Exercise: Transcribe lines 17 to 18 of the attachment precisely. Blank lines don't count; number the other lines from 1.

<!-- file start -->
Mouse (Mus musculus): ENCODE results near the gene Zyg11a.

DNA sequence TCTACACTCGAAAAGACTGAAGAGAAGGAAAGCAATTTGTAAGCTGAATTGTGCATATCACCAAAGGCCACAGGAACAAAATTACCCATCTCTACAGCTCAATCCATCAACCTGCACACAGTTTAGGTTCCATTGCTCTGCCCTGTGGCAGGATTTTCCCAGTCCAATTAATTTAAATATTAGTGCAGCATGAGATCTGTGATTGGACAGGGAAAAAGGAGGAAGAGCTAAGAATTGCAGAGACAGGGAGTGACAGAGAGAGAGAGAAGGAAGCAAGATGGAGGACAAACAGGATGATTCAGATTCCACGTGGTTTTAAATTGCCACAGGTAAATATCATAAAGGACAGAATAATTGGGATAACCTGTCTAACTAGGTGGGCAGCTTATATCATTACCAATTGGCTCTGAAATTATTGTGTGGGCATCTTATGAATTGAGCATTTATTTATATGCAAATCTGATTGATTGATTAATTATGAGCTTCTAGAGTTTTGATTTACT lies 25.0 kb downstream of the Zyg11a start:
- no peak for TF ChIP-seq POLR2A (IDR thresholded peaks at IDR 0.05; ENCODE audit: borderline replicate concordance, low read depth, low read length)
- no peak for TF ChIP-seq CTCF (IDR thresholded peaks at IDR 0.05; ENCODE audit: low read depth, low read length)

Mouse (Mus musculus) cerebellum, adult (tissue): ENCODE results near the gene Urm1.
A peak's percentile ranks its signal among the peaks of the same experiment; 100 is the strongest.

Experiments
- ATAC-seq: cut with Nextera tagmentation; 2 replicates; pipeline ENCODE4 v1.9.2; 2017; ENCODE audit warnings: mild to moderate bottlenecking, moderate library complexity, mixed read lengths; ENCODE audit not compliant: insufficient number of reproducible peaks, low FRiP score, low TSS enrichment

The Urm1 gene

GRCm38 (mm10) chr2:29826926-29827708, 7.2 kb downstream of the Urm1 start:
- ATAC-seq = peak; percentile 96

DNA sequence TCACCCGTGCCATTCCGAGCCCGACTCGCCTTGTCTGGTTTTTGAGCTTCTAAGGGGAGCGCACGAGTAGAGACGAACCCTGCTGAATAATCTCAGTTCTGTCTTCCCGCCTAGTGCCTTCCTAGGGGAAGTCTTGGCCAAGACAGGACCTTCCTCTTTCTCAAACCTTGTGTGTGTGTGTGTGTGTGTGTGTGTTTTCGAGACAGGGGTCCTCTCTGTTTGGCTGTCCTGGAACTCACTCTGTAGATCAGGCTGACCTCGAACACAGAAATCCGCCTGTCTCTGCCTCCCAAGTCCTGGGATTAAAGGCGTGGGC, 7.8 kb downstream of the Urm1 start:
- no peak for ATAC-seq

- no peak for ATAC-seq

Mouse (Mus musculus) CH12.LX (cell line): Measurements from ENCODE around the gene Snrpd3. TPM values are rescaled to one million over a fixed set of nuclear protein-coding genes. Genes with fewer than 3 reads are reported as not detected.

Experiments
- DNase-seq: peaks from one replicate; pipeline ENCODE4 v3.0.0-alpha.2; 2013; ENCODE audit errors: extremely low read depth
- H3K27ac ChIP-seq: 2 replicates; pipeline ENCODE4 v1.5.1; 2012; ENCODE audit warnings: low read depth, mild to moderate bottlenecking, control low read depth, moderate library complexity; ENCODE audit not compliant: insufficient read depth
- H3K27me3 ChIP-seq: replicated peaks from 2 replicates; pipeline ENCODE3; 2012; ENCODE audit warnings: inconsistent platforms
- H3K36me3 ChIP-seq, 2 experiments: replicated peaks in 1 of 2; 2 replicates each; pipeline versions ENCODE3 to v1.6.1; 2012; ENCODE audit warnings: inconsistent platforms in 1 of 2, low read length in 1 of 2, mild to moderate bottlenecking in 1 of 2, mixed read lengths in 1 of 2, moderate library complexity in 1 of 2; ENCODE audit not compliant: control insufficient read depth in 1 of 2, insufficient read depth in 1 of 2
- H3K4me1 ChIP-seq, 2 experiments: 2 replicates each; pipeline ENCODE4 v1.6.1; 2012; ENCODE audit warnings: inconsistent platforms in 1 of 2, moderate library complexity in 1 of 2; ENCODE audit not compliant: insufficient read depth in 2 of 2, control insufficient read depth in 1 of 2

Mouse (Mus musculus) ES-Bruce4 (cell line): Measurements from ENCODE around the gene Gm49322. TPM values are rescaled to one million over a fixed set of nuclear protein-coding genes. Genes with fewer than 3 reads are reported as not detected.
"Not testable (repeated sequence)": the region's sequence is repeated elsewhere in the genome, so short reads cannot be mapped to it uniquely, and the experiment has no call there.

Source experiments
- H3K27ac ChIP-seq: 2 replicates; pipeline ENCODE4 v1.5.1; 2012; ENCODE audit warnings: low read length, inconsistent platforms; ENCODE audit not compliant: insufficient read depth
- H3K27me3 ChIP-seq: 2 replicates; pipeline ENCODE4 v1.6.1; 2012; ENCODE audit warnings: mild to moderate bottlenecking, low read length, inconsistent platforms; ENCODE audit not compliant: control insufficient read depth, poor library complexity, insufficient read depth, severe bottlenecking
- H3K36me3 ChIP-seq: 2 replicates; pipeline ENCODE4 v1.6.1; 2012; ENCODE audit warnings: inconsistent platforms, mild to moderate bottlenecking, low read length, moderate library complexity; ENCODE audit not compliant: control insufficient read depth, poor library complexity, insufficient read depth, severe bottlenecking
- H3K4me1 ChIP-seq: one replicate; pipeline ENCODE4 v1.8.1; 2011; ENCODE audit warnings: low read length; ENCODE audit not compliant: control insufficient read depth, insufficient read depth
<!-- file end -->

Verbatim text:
- DNase-seq: peaks from one replicate; pipeline ENCODE4 v3.0.0-alpha.2; 2013; ENCODE audit errors: extremely low read depth
- H3K27ac ChIP-seq: 2 replicates; pipeline ENCODE4 v1.5.1; 2012; ENCODE audit warnings: low read depth, mild to moderate bottlenecking, control low read depth, moderate library complexity; ENCODE audit not compliant: insufficient read depth